File this one under “where have we seen this before:” a judge overseeing the case of a 16-year-old boy, accused of raping another teenager and circulating a video of the assault to his friends, decided to be very nice to the alleged rapist, because he came from a “good family” and was doing “extremely well” in school.”
According to court filings, both teens, named as G.M.C. and Mary in the documents, attended a basement party (it’s unclear when and where this occurred) where both consumed alcohol and appeared visibly drunk. During the alleged assault, the teenage boy “filmed himself penetrating Mary from behind on his cell phone, displaying her bare torso, and her head hanging down.” When some other partygoers checked up on Mary, she was “on the floor vomiting.” The next day, Mary told her mother “her fear that sexual things had happened at the party,” and that “she did not understand how she could have gotten bruise marks on her body or how her clothing had been torn.”
After the alleged assault, G.M.C. shared the video he took with his friends along with the text, “When your first time having sex was rape.”
After Mary’s family pressed charges, Monmouth County prosecutors in September 2017 petitioned the family court judge overseeing the case to try the 16-year-old as an adult due to the “sophisticated and predatory” nature of G.M.C.’s actions. Per the New York Times:
“At the time he led Mary into the basement gym, she was visibly intoxicated and unable to walk without stumbling,” the prosecutor wrote. “For the duration of the assault, the lights in the gym remained off and the door was barred by a foosball table. Filming a cellphone video while committing the assault was a deliberate act of debasement.”
The prosecutor said that the boy lied to Mary in the following months, while simultaneously sharing the video.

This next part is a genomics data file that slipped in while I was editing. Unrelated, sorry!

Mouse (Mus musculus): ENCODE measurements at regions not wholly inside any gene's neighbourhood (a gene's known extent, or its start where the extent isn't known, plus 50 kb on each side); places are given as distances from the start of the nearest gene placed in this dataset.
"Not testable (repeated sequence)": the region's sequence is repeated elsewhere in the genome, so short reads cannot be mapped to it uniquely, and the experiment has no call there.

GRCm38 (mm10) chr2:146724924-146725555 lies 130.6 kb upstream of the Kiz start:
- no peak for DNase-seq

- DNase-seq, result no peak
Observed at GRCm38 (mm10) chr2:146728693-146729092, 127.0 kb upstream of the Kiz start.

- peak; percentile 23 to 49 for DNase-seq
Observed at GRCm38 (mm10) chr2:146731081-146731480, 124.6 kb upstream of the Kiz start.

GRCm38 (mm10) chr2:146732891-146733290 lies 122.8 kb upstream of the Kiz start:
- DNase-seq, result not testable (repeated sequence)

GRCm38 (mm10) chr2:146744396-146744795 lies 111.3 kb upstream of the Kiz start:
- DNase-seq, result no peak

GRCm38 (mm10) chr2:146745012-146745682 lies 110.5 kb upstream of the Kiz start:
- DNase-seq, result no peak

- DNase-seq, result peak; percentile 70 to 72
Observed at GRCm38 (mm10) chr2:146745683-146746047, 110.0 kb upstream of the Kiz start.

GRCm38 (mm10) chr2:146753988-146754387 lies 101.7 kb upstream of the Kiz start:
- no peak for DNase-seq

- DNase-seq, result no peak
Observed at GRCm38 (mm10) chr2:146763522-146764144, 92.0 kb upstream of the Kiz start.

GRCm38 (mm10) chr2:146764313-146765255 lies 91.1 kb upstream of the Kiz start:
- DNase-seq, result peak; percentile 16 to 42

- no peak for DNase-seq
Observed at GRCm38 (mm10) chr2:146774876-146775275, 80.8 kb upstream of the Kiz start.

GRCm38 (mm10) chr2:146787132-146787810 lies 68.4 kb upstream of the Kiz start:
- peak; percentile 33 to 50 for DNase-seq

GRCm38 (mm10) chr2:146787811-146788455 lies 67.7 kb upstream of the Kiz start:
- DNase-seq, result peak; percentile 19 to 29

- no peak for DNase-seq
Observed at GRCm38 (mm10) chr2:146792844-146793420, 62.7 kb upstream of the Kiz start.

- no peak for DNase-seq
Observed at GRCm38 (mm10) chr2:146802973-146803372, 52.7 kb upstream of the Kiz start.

“This was neither a childish misinterpretation of the situation, nor was it a misunderstanding,” the prosecutor wrote. “G.M.C.’s behavior was calculated and cruel.”
But Judge James Troiano refused that petition in July of last year, and in making the case for his decision, he used some all-too-familiar arguments, including that there was a distinction between “sexual assault and a rape,” and that a “traditional case of rape” was a stranger attacking someone at gunpoint. Troiano also questioned “whether or not this young lady was intoxicated to the point that she didn’t understand what was going on.”
Troiano also defended the teenager accused of rape based on the fact that he came from a “good family” and showed a lot of potential based on his academic scores. Per the Times:
He said the boy’s actions were not sophisticated or predatory, and dismissed G.M.C.’s text messages as “just a 16-year-old kid saying stupid crap to his friends.”
“This young man comes from a good family who put him into an excellent school where he was doing extremely well,” the judge said. “His scores for college entry were very high.”
“He is clearly a candidate for not just college but probably for a good college,” Troiano reportedly said. According to the Times, Troiano also noted that prosecutors “should have explained to the girl and her family that pressing charges would destroy the boy’s life.”
Last month, an appeals court sharply criticized Troiano’s decision. “That the juvenile came from a good family and had good test scores we assume would not condemn the juveniles who do not come from good families and do not have good test scores from withstanding waiver application,” the appellate panel wrote.
According to the Times, the appellate court’s decision means the case will now be moved from family court and G.M.C. will now be considered an adult. A grand jury will decide whether to indict him on sexual assault charges.